Econ112_TAM_concepts_020808 - Handout: Total, Average, and...

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Handout: Total, Average, and Marginal Concepts in Economics Much of economics involves relationships between variables. How are car sales affected by prices, income, or time of the year? Does a university's tuition affect its applications for admission? And so on. Many of these relationships, especially in microeconomics, involve total , average , and marginal concepts. Once you know how these concepts differ , and how they relate to one another, you will have mastered a critical element of microeconomics. The advantage? Many specific examples of total, average, or marginal concepts are simply special cases of the more general principles. This handout describes the three concepts, the relationships between them, and a few other useful bits of information. Total Let T be some variable that depends on another variable x. We'll write this relationship as a function , T(x). Economic examples include utility functions (total utility as a function of the quantity consumed), total cost functions (total cost as a function of output), or production functions (output as a function of some input like labor). For now, we'll just stick with T(x) . If we graph T(x), it might be flat, steadily increasing, steadily decreasing, U-shaped, or hill-shaped, depending on the particular relationship. Suppose we have a simple linear relationship with a positive slope , as shown in Figure 1. This might represent, for example, a short-run total cost function , where fixed costs (at x = 0) are positive and each extra unit of output increases total costs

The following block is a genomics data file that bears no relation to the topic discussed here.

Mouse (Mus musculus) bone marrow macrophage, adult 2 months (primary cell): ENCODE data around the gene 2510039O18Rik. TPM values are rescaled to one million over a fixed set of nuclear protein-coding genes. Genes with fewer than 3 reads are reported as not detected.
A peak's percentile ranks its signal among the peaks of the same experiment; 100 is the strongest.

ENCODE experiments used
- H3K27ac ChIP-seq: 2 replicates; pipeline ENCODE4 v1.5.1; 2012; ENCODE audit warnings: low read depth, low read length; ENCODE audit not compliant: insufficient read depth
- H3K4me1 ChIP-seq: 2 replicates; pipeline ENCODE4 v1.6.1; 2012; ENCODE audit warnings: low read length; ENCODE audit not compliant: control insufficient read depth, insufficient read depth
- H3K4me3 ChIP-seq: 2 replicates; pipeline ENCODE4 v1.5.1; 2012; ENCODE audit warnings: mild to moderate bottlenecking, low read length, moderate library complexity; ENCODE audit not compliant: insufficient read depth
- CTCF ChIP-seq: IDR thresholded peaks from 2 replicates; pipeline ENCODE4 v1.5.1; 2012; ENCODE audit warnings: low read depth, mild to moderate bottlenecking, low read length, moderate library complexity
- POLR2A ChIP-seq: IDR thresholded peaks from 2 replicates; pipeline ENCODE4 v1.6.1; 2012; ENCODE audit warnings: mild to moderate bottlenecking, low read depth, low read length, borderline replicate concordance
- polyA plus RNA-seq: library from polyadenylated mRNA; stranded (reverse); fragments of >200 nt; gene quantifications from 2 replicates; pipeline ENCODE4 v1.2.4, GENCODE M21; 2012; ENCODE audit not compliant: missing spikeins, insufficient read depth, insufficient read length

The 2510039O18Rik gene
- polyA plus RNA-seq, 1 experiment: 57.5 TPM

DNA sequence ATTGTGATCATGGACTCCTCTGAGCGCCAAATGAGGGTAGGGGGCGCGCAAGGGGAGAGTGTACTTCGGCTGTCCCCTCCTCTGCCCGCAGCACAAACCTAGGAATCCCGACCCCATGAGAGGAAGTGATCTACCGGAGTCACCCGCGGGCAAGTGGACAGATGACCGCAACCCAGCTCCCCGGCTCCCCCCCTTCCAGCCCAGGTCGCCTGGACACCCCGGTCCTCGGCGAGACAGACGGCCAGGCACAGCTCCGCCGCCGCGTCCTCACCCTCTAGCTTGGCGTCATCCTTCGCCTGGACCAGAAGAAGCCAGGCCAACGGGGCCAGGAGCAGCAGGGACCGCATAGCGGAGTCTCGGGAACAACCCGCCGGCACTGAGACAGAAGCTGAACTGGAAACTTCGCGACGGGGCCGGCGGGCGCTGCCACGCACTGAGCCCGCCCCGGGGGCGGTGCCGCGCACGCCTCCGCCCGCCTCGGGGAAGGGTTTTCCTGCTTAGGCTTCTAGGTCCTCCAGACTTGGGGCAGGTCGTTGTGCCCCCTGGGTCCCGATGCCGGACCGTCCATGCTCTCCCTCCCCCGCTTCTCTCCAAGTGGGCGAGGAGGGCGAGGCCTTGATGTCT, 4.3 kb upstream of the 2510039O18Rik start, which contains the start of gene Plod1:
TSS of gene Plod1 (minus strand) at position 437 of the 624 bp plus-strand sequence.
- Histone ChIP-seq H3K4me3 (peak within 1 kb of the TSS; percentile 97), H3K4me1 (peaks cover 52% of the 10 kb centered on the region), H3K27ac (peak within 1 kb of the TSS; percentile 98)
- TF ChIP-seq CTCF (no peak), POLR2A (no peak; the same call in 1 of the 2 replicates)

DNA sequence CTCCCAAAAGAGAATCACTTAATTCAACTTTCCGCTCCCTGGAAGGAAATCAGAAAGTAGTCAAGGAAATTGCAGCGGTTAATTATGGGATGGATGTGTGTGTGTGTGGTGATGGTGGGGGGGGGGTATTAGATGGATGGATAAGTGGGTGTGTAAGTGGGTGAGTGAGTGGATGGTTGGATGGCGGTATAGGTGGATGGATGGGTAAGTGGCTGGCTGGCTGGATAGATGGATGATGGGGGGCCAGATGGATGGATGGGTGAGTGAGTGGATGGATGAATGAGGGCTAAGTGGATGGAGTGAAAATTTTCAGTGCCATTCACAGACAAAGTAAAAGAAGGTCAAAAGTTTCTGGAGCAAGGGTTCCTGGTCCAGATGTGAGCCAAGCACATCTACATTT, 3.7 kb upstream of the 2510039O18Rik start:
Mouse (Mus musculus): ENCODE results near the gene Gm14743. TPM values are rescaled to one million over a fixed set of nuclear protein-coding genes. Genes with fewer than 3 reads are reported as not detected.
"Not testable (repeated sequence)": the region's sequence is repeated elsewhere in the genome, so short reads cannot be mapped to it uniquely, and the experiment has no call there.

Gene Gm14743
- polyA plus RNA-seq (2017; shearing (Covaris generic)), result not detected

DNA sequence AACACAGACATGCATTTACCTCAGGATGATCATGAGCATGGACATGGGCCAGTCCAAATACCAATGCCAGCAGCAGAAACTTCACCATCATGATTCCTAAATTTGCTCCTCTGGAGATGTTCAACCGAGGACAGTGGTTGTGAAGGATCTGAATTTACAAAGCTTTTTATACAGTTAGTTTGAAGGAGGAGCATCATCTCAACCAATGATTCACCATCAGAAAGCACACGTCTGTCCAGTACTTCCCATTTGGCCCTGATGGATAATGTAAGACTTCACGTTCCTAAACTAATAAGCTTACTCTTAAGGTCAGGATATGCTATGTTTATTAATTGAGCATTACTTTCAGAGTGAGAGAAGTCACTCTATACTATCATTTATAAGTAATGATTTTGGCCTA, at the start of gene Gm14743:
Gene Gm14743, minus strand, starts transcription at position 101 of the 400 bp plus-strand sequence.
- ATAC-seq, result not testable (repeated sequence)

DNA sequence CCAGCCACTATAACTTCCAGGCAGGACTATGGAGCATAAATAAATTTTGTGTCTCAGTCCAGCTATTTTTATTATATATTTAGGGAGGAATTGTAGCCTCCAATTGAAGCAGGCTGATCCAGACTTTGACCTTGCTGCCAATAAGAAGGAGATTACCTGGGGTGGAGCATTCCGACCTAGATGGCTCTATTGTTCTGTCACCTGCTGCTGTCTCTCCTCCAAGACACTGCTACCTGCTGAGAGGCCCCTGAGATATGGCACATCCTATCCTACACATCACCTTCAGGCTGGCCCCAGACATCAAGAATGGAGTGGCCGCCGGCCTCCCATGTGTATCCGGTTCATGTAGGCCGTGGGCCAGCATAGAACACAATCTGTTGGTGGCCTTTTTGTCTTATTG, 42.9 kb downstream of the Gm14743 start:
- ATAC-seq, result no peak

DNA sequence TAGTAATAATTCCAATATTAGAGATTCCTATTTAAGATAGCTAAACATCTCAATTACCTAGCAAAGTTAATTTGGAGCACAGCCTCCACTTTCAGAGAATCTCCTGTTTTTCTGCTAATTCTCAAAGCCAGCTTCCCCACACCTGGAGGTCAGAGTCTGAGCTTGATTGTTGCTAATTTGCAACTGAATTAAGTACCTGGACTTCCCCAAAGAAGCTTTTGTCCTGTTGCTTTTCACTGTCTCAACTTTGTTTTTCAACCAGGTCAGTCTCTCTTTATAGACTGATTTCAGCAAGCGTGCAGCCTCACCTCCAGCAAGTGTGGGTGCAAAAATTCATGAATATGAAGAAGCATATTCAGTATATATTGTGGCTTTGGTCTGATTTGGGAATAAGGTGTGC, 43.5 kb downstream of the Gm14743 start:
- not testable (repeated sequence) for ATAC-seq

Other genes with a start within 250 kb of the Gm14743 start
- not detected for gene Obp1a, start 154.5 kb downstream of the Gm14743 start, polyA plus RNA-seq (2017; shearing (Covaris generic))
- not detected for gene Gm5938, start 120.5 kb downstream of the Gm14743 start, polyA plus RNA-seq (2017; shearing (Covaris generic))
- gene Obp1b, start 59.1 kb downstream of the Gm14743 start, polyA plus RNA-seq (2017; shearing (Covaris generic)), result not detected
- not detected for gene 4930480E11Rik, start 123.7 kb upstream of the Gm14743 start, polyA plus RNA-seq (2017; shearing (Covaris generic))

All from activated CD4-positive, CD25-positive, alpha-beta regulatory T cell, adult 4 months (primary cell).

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This note was uploaded on 04/07/2008 for the course ECON 112 taught by Professor Minkler during the Spring '08 term at UConn.

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Econ112_TAM_concepts_020808 - Handout: Total, Average, and...

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